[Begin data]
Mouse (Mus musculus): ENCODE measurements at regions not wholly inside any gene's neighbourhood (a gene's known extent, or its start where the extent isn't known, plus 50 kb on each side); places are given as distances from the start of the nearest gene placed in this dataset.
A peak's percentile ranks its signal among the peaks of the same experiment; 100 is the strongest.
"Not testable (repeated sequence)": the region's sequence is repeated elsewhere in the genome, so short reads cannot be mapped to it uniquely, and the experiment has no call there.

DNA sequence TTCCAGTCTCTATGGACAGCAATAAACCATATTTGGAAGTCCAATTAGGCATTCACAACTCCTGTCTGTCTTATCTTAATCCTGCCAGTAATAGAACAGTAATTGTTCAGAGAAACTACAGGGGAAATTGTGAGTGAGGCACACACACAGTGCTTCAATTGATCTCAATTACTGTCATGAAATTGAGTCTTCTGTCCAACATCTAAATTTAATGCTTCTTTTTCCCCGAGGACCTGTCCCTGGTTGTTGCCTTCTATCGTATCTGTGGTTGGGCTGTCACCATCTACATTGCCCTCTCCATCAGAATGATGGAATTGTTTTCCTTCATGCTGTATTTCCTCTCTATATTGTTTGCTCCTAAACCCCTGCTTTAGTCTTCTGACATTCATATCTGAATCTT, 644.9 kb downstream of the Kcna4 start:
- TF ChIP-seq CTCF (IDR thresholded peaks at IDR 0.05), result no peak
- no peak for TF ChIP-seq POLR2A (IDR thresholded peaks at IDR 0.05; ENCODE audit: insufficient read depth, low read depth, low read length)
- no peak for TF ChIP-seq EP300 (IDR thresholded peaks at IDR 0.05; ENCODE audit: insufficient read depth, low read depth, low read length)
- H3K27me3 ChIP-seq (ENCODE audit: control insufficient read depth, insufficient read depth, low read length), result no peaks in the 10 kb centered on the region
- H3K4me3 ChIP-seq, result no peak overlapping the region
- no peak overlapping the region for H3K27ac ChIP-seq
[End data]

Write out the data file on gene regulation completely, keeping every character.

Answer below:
Mouse (Mus musculus): ENCODE measurements at regions not wholly inside any gene's neighbourhood (a gene's known extent, or its start where the extent isn't known, plus 50 kb on each side); places are given as distances from the start of the nearest gene placed in this dataset.
A peak's percentile ranks its signal among the peaks of the same experiment; 100 is the strongest.
"Not testable (repeated sequence)": the region's sequence is repeated elsewhere in the genome, so short reads cannot be mapped to it uniquely, and the experiment has no call there.

DNA sequence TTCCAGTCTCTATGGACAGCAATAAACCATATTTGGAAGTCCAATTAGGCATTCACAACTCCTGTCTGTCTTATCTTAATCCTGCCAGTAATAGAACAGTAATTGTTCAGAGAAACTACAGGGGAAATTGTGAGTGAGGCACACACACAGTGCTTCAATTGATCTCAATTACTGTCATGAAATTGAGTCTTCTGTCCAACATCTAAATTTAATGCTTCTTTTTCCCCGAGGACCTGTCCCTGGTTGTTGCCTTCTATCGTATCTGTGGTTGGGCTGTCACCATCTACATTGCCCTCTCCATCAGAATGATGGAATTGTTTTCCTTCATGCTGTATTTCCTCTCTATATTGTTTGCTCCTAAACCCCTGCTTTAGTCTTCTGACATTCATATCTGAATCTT, 644.9 kb downstream of the Kcna4 start:
- TF ChIP-seq CTCF (IDR thresholded peaks at IDR 0.05), result no peak
- no peak for TF ChIP-seq POLR2A (IDR thresholded peaks at IDR 0.05; ENCODE audit: insufficient read depth, low read depth, low read length)
- no peak for TF ChIP-seq EP300 (IDR thresholded peaks at IDR 0.05; ENCODE audit: insufficient read depth, low read depth, low read length)
- H3K27me3 ChIP-seq (ENCODE audit: control insufficient read depth, insufficient read depth, low read length), result no peaks in the 10 kb centered on the region
- H3K4me3 ChIP-seq, result no peak overlapping the region
- no peak overlapping the region for H3K27ac ChIP-seq